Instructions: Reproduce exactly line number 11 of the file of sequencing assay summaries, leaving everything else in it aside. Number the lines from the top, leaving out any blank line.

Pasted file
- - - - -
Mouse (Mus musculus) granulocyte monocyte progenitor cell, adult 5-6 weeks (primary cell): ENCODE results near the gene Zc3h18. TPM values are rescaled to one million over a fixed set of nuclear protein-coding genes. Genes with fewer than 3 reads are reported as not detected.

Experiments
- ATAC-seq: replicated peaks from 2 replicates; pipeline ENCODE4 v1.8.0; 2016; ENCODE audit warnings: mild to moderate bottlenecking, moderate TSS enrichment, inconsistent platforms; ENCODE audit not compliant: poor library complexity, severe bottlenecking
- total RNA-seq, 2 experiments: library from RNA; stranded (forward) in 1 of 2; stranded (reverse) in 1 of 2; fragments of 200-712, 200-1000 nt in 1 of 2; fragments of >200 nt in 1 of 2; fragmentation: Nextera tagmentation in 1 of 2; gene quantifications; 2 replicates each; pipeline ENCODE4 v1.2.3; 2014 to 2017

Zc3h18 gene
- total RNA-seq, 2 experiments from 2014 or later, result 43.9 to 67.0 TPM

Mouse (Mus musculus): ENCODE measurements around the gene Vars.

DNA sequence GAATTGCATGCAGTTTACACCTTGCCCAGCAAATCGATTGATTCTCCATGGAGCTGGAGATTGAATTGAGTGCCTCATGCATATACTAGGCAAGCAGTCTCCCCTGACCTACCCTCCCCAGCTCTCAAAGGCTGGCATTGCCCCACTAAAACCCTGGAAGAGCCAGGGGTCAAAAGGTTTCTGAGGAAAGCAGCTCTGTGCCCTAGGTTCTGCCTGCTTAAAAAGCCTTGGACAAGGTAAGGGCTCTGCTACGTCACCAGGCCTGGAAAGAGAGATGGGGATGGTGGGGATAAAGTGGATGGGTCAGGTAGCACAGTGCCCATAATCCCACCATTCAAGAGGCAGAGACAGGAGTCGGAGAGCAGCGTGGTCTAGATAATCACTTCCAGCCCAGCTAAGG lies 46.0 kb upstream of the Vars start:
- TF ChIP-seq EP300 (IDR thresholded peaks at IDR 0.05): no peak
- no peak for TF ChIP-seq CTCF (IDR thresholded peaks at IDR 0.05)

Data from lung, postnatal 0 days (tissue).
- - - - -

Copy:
Data from lung, postnatal 0 days (tissue).